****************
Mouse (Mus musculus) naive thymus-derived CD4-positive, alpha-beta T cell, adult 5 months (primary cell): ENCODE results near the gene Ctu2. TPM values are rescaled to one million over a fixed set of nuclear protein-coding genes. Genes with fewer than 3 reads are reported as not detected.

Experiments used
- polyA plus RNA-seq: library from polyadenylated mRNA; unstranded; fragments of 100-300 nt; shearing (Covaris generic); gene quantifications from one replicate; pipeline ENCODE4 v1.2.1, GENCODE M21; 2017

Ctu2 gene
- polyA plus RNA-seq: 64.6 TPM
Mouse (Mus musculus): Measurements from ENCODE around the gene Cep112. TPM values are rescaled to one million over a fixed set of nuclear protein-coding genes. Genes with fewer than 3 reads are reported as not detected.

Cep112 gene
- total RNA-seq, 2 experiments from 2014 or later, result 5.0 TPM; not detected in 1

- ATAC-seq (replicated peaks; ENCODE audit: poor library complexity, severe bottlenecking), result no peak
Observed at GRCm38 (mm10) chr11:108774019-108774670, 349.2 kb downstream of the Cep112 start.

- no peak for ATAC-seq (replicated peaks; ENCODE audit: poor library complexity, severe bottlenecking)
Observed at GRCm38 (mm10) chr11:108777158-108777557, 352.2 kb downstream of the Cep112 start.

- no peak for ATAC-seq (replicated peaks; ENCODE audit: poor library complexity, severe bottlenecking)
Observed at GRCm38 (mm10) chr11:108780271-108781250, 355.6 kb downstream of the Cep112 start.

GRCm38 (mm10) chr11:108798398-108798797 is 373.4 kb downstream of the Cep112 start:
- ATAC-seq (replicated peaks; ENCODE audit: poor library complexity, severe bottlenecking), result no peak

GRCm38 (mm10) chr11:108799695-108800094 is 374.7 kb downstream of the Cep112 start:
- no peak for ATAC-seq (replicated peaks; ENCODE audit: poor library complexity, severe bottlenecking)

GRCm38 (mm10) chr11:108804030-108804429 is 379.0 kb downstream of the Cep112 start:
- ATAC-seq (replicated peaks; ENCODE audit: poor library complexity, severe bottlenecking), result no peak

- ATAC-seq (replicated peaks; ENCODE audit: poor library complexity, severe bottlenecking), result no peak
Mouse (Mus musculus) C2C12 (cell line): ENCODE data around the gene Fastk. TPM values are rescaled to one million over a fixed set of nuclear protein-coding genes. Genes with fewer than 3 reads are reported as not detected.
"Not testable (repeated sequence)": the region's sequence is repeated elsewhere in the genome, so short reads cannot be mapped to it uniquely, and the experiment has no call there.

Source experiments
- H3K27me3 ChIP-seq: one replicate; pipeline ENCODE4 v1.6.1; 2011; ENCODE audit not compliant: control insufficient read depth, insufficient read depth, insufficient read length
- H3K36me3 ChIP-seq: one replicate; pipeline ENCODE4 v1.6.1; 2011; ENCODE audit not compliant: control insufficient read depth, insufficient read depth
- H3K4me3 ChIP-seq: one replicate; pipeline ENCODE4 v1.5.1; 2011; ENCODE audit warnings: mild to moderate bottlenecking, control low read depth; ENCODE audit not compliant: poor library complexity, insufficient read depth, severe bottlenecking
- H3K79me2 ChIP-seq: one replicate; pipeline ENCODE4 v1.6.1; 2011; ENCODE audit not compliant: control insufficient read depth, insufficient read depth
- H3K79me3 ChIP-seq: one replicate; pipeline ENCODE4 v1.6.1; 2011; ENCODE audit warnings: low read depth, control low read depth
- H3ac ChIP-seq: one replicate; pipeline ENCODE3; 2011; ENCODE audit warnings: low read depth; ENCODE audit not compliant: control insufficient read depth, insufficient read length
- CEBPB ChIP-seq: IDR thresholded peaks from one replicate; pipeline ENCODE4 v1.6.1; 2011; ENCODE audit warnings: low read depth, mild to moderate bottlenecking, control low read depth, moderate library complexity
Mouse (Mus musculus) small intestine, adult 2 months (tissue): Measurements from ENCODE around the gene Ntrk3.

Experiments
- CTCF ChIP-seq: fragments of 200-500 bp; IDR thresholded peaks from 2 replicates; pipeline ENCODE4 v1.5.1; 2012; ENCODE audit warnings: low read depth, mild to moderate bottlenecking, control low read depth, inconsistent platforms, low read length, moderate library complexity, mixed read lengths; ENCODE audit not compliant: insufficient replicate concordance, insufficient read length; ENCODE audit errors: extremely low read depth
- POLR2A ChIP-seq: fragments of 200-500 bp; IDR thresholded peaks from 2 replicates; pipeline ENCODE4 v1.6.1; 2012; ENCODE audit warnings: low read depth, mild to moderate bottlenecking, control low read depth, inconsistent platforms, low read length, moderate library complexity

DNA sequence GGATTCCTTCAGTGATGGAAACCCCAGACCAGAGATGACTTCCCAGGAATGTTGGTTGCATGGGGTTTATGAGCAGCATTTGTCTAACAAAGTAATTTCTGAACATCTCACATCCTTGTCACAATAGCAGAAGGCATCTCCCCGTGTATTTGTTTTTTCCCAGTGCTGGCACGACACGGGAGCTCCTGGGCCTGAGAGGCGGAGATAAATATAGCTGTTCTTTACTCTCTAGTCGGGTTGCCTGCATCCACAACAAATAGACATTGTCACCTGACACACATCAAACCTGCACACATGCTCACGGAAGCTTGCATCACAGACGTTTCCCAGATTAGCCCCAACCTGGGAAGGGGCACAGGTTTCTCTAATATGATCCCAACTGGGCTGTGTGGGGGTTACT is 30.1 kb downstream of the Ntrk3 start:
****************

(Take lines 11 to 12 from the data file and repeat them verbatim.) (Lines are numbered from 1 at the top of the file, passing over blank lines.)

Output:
- no peak for ATAC-seq (replicated peaks; ENCODE audit: poor library complexity, severe bottlenecking)
Observed at GRCm38 (mm10) chr11:108777158-108777557, 352.2 kb downstream of the Cep112 start.